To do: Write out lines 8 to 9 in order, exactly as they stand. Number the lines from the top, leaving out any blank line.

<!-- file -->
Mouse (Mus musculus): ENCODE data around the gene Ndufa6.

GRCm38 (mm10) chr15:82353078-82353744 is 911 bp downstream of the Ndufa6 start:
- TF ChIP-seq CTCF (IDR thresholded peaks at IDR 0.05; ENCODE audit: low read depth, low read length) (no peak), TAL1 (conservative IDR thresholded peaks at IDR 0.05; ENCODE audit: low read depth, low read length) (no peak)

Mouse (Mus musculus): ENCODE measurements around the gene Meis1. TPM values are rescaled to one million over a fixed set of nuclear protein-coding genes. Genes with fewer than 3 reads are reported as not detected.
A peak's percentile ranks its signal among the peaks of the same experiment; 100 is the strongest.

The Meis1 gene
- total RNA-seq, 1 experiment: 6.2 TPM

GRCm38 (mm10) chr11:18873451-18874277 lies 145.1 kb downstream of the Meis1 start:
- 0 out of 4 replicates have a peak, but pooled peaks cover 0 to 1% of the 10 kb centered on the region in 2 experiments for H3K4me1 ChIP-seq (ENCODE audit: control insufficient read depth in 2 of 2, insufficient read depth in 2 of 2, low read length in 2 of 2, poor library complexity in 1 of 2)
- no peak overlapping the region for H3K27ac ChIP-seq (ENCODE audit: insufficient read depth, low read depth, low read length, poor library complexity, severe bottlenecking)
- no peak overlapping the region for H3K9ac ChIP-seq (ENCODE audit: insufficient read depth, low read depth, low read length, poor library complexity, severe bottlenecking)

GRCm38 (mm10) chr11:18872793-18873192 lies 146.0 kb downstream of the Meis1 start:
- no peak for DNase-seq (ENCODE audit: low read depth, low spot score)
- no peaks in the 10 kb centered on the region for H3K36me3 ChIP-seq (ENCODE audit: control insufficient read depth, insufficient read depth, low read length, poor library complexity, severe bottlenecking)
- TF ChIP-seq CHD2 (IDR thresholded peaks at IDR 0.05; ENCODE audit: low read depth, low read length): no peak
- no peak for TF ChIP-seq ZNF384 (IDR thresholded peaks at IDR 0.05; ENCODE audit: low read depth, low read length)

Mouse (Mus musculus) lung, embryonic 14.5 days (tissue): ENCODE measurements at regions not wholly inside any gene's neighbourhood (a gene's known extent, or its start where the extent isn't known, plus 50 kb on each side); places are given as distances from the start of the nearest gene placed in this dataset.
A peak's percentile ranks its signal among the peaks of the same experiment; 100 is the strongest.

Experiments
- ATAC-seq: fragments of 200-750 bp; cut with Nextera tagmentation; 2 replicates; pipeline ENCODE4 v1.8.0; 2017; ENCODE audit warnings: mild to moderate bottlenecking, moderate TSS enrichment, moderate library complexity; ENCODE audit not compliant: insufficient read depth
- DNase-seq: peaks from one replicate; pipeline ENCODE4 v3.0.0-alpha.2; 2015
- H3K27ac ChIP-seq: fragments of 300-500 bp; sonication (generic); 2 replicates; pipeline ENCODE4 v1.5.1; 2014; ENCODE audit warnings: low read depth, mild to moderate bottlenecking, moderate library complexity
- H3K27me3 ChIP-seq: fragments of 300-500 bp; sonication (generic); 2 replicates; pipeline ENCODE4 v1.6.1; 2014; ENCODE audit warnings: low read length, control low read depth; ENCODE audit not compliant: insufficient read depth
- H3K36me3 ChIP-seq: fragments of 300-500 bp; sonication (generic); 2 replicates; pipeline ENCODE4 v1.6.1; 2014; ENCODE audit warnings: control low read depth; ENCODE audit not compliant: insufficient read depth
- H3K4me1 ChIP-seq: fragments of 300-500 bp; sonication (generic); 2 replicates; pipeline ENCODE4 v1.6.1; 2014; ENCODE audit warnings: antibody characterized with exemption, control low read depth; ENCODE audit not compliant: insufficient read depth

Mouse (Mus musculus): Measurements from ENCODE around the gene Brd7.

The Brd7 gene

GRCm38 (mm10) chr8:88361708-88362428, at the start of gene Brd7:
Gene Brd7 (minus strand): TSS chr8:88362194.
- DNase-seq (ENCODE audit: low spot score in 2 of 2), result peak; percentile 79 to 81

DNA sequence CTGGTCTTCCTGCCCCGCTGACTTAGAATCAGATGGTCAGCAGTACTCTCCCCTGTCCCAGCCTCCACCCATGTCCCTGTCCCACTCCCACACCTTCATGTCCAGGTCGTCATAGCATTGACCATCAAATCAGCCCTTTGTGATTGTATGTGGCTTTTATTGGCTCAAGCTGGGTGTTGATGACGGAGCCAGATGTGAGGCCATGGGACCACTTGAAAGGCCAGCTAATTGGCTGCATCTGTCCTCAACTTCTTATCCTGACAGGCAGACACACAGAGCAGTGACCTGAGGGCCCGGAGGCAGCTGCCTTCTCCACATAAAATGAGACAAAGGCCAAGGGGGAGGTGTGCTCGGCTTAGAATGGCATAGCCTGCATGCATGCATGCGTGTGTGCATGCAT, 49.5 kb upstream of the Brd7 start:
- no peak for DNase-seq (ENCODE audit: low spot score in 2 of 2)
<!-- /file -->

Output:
GRCm38 (mm10) chr11:18873451-18874277 lies 145.1 kb downstream of the Meis1 start:
- 0 out of 4 replicates have a peak, but pooled peaks cover 0 to 1% of the 10 kb centered on the region in 2 experiments for H3K4me1 ChIP-seq (ENCODE audit: control insufficient read depth in 2 of 2, insufficient read depth in 2 of 2, low read length in 2 of 2, poor library complexity in 1 of 2)